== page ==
PROJECT IBRAIL (Inexpensive
Solar Sensor for Improved TeLEmetry)
The need fulfilled by Team MISSILE: Ovi Chatterjee, Christopher Kovalchick, Kostas Sarafidis, and Daniel Touchette was to develop a means to allow the USARL to study projectile trajectories on much smaller warhead systems than they are now able to test. The requirements for this project asked for a rugged device that was half the size of the existing sun sensors that are now being used. Other requested improvements included achieving a design with less parts and an easier to assemble method, and at less cost. The new sensor managed to reduce the number of parts from 12 to only seven, and used a simplified top-down method for assembly. Testing of a half-scale mock-up showed that this new design, which features a neutral density filter element to control the amount of light reaching the photocell – instead of the existing set of difficult-to-install and costly obstructing pillars -- was able to output signals that mimicked those required for this application.
Although the name of this project suggests yet another follow-up to some previous ship-borne mast projects for LMC, the mission of this year’s Team MRMAST: Lauren Denk, Ondrej Juhasz, Jon Kracht, and Peter Kuhn was very different. Their mast, which will be used at sea aboard an experimental ship called the Sea Slice, has the job of supporting numerous instruments such as radar units, other sensors, and antennas, which at times would be under evaluation by the Navy. The problem to be solved was to find a way to avoid having to interrupt a sea trial and return (at great expense) to the Navy shipyard in San Diego each time even a small change or repair was needed with one of those instruments, perched 35 feet above the deck. This student design team designed and built a full-scale, simple but very rugged mast system, fully-equipped to be installed on the Sea Slice. It consisted of two main vertical members affixed to the face of the ship’s deckhouse, with a movable carriage carrying the instruments that could easily be moved up and down since it was powered by cables from a seaworthy hoist. Thus, even at sea the instruments could be brought down to deck level and worked on by the ship’s crew.
(Real-Time Antenna Deflection Analysis & Readings)
The challenge presented to Team RADAR: Ryan Chapman, Tristan Flanzer, David Helmer, and Byong Hwang was to develop a methodology for allowing corrections to be made to radar signals when a large, ship-borne antenna array suffers mechanical distortions due to extreme ship’s motions in heavy seas. The approach suggested by NGC, and successfully carried out by this team, was first to create a finite-element model (FEM) of a scaled-down portion of the full antenna array. The full-sized phased array antenna array was 12 by 12 feet, and contained 36 individual radar subarrays connected together in a 6 by 6 matrix. The FEM and physical model created under this project had a 3 by 3 subarray matrix and was 3 by 3 feet in size. Comparisons were then made between the vibrational shapes predicted by the FEM and the actual shapes, measured with accelerometers, when the physical model was shaken in a special test set up. Good agreement was seen between the two. NGC will now take these results and feed them into software they are developing to make the needed compensations to the radar signals for the full-scale system.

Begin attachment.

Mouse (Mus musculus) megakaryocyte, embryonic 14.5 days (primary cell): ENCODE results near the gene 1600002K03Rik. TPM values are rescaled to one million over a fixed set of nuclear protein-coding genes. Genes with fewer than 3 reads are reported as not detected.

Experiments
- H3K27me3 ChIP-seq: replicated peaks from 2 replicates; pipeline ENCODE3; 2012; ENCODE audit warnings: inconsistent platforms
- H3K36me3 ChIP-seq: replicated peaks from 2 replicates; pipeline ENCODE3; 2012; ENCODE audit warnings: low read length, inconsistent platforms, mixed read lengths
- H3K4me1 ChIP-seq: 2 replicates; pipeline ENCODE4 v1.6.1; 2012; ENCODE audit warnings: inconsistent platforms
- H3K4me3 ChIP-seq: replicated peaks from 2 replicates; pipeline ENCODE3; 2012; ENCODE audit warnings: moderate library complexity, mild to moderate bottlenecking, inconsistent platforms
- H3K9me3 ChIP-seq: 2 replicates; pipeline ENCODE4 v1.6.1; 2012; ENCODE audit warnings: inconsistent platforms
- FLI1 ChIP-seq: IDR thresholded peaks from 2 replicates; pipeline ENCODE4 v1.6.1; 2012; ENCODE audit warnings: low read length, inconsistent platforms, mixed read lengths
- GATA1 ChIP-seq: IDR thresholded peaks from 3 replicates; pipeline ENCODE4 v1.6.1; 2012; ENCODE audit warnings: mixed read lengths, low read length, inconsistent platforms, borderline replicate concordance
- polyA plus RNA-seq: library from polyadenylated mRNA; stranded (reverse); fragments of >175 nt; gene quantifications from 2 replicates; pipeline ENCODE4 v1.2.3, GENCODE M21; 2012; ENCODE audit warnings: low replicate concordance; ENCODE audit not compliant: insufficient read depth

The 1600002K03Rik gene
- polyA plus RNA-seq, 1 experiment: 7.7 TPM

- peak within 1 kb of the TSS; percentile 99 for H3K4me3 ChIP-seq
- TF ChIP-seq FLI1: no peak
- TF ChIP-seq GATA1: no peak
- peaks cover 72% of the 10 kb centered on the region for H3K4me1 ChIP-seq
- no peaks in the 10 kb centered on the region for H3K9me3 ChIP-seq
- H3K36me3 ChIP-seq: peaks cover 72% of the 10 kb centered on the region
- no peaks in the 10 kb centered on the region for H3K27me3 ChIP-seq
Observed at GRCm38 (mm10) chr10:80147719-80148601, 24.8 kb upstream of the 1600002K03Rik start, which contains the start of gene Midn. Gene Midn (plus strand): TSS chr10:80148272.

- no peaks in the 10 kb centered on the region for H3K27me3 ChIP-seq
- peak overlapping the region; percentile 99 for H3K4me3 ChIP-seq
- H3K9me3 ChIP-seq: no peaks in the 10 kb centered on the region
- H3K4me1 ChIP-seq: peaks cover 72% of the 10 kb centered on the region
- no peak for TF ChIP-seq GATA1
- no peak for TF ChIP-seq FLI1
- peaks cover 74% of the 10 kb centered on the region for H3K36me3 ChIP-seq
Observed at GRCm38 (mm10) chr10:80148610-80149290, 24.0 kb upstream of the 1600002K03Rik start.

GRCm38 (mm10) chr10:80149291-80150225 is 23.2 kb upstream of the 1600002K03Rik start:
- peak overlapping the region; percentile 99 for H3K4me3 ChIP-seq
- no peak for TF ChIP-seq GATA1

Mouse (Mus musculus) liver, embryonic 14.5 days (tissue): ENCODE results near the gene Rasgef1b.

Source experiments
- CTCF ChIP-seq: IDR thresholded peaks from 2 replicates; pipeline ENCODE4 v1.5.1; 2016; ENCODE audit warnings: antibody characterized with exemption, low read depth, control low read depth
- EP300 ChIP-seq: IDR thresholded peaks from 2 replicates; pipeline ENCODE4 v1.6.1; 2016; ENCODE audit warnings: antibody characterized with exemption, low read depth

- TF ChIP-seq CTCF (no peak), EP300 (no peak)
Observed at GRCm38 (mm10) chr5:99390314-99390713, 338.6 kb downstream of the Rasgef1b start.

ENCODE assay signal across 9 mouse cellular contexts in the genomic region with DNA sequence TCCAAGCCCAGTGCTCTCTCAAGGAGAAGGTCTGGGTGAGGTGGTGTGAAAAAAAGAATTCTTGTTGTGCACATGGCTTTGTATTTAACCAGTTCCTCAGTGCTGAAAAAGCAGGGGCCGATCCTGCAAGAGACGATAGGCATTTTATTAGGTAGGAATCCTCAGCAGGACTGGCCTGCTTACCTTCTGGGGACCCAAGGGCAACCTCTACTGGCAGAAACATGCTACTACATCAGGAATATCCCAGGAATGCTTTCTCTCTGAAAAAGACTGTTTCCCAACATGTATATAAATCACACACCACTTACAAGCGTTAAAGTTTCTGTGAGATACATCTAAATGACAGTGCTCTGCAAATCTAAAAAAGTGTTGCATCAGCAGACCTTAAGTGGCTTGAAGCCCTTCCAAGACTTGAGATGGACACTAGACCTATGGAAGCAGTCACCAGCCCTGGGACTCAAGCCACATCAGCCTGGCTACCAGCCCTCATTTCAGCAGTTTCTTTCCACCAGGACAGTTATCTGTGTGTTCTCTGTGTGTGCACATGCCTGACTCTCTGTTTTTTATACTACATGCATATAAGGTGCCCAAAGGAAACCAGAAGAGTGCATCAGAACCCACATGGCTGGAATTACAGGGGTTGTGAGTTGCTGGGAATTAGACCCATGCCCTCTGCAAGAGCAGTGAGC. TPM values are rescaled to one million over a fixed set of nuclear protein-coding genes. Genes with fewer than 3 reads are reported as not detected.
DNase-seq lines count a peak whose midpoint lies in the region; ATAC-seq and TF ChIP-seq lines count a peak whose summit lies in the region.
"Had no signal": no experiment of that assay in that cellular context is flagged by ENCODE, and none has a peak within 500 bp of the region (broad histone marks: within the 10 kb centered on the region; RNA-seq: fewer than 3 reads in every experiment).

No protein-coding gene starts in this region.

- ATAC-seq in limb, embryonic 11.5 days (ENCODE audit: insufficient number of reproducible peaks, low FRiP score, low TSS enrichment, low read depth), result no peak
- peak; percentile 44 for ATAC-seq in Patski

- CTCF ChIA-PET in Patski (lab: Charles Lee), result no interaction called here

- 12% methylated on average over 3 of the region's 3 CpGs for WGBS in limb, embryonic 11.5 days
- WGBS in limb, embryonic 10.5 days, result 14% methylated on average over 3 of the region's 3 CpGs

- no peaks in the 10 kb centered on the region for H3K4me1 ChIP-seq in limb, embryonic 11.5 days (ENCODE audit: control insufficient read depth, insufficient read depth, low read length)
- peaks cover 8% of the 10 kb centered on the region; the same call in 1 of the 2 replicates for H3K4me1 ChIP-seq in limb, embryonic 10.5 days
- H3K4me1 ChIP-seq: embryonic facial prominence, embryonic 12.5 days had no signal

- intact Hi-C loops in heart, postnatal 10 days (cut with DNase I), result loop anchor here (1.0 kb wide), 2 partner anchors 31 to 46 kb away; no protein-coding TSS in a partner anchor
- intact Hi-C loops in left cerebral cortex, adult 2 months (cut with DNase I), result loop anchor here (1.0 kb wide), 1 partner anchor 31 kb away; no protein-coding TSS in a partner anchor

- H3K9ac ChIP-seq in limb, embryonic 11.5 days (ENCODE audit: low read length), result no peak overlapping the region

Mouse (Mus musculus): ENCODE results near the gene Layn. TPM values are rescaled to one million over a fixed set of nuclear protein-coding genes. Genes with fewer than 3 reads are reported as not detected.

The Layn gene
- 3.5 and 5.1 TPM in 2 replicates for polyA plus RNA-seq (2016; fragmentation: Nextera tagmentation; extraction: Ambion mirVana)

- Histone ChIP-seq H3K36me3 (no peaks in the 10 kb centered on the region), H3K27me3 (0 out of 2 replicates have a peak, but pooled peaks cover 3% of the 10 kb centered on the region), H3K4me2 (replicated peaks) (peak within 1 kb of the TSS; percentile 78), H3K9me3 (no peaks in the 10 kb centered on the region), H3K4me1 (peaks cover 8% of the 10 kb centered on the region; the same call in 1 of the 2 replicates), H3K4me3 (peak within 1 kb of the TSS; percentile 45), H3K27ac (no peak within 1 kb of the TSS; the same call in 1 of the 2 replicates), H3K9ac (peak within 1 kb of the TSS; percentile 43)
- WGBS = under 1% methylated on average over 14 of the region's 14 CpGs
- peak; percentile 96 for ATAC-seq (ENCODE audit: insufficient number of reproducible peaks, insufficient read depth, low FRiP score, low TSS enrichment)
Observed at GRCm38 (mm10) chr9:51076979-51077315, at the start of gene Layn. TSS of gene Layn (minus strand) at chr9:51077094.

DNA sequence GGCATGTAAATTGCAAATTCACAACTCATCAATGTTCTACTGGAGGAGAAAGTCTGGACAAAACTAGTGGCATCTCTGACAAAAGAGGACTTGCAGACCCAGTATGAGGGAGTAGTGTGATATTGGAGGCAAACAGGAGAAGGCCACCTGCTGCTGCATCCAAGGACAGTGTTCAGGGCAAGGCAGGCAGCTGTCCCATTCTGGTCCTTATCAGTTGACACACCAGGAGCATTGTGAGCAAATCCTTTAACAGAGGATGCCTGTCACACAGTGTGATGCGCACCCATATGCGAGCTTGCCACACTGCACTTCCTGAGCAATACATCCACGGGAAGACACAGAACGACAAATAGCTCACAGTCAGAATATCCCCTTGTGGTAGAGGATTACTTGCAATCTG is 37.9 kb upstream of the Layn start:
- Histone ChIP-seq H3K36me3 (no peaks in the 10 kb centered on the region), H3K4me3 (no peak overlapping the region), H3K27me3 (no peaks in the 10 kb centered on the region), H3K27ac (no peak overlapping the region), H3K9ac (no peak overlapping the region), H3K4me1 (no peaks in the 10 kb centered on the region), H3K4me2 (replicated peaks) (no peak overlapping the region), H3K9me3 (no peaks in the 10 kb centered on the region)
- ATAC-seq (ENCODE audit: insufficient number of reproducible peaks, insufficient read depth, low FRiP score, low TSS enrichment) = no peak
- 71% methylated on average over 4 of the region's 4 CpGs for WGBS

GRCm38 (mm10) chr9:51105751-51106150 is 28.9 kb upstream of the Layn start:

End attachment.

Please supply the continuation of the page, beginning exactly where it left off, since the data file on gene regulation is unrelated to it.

AErial Remote System)
It is an unfortunate fact that our country must be ever more creative in its battles against crime and terrorism. One such tool now under development is a means to mark suspect vehicles (cars, ships) by using a remotely-piloted unmanned air-vehicle (RPV). Team TAGGERS: Ashwini Anjanappa, Reuben Brewer, Mark Porto, and Benjamin Soto was tasked to create the first phase of this developing program, now ongoing at the JHU APL. This student team assembled a small, unmanned helicopter from a hobby kit, and then attempted to retrofit it with the equipment needed to aim and shoot a paint ball gun at the target. An ultra-small video camera and a range finder complemented this part of the system. A special gimbal was designed and built that allowed the two remotely-controlled degrees of motion needed for aiming the gun. Tests were run to determine the best place to strike a car and cause minimal noise and vehicle damage – it was determined to be the trunk area. The sponsor will now take this system and proceed to introduce the desired fully automated operation on another RPV.
Check out the 2009-2010 PROJECTS
Check out the 2009-2010 PROJECTS
Check out the 2008-2009 PROJECTS
Check out the 2007-2008 PROJECTS
Check out the 2006-2007 PROJECTS
Check out the 2004-2005 PROJECTS
Check out the 2003-2004 PROJECTS
Check out the 2003-2004 PROJECTS